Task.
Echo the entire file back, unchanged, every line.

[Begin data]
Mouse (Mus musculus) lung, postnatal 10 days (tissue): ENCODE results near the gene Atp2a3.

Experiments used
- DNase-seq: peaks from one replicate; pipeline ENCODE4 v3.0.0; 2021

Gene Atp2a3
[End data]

Mouse (Mus musculus) lung, postnatal 10 days (tissue): ENCODE results near the gene Atp2a3.

Experiments used
- DNase-seq: peaks from one replicate; pipeline ENCODE4 v3.0.0; 2021

Gene Atp2a3